The jacket of the book says, V.S. Naipaul, a novel, Half a Life, but the book reads like a memoir barely disguised. Willie Chandran, an Indian, is given the middle name Somerset by his father, after the English writer, Somerset Maugham. Why? Because his father, a Brahmin, though a poor one, decides to follow the teachings of Mahatma Gandhi and live a life of sacrifice. His sacrifice is that he will marry a woman of low caste, but his attempt to court this woman backfires and he ends up taking a vow of silence to escape the wrath of the woman's uncle. Somerset Maugham is in awe of this Indian man who refuses to speak and he writes about him in a novel, but, later, when Willie calls on him for his help, Maugham sends a polite note that clearly indicates that Willie's father was no more to him than a piece of exotica. In the end Willie's father supports himself as a letter writer for the maharaja and Willie, caught between his parents' conflicting caste status and ambitions and his sense of dislocation in India, spends his time writing make- believe stories about a happy Canadian family.
Willie gets a scholarship to a university in England that imitates the style at Oxford, he works at the BBC in London as a journalist, he has sex with the girlfriends of his friends, he meets Ana, a Portuguese mestiza, goes with her to Africa, to her home in a Portuguese colony, most likely Mozambique, marries her, stays in Africa for eighteen years, during which time he learns about the sensual pleasures of sex with African prostitutes, meets another woman who has two teenage children in boarding school in Portugal and is married to an alcoholic, has great sex with this woman, apparently falls in love with her, but, finally, when he slips on a step, he decides the wars in the colony in Africa have become too much for him and he wants to leave Africa to work out for himself what has happened to him over the years, because before now, it was his wife, Ana, who had looked at his "bruises and cuts" and worked out what had happened to him.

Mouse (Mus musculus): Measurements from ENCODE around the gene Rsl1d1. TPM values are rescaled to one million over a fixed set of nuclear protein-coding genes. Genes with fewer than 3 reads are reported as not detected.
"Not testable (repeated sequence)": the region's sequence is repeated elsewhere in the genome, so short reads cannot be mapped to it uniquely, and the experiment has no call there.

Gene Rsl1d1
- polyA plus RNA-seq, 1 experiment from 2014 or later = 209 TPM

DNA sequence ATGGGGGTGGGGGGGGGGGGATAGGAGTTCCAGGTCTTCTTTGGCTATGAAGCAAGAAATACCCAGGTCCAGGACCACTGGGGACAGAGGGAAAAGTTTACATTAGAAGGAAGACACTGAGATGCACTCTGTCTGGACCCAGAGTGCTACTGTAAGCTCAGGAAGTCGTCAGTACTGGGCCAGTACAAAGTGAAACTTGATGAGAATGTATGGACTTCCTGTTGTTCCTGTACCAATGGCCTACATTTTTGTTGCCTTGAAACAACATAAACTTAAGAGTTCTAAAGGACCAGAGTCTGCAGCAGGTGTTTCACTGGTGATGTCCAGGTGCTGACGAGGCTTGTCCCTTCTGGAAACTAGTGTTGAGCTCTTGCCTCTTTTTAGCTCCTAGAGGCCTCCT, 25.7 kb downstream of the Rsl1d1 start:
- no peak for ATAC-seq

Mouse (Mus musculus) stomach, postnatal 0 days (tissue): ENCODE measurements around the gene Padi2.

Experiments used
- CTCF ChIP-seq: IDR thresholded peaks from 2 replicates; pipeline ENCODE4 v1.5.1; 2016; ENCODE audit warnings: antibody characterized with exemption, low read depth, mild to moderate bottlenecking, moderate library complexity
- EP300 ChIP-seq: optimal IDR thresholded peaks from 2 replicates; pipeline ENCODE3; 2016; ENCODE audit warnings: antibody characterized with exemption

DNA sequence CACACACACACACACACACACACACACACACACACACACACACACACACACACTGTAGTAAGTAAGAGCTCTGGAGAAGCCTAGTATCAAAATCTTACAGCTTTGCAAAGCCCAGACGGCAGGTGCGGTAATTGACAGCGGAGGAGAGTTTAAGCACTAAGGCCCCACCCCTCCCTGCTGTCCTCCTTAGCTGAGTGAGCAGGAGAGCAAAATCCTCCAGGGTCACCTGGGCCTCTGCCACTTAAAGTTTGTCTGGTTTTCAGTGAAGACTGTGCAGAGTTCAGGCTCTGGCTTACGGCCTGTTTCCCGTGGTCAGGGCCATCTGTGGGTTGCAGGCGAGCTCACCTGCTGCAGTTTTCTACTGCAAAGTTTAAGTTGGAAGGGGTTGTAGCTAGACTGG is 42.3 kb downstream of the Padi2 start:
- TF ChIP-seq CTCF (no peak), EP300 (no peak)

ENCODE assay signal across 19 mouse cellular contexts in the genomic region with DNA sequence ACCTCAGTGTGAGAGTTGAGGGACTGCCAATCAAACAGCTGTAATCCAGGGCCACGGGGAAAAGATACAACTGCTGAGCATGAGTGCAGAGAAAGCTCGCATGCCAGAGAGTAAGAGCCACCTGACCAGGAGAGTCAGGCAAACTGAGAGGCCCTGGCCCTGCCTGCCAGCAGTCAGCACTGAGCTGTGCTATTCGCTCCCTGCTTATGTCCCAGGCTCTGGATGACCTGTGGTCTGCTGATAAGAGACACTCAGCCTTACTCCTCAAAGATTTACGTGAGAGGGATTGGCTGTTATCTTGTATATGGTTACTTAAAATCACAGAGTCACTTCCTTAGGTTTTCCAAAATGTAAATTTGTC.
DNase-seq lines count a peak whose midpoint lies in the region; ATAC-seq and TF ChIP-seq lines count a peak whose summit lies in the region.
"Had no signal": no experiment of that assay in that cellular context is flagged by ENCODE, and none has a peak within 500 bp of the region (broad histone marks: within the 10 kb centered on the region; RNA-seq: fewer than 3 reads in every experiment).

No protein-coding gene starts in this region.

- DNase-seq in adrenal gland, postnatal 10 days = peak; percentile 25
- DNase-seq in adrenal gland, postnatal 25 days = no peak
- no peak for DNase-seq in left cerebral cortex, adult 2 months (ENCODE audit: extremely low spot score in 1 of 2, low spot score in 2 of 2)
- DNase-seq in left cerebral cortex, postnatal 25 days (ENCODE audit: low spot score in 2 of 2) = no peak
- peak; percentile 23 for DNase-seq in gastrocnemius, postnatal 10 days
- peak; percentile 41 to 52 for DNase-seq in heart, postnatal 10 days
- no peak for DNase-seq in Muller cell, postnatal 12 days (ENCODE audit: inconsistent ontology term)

Those familiar with Naipaul's earlier work, particularly A House for Mr. Biswas will recognize Willie as the son of Mr. Biswas, a maker of shop signs in Trinidad, the husband embroiled in the chaos of caste distinctions so important to his wife's family. They will recognize Willie also as the young Naipaul in Finding the Centre, writing his first book, a series of stories, working at the BBC in London, and then finally finding his voice as a writer. And those who know Naipaul's latest book, Between Father and Son, will have no trouble making parallels between Naipaul's early days in Trinidad as a boy who eventually wins a scholarship to Oxford and a young man in England, at Oxford, to Willie's experiences in the first part of Half a Life. So why is Naipaul crossing territory he has crossed before in earlier work? Perhaps one should exclude Between Father and Son. If one is to believe Naipaul's disclaimer, he had little to do with that book other than give his editor access to the letters he wrote to his father and sister and the ones his father and sister wrote to him. There is, of course, that nasty exposŽ his erstwhile friend Paul Theroux wrote in Sir Vidia's Shadow, but it is hard to believe that Naipaul would have taken the time to write a novel simply as rebuttal. Yet it does not hurt that Naipaul has given us in Half a Life a far more sympathetic portrayal of a marriage in which there was no passion than the one Theroux gives between Naipaul and his first wife. And it does not hurt that Willie Chandran in Half a Life finds it possible to empathize with Africans, even with the child prostitutes he uses to gratify his lust.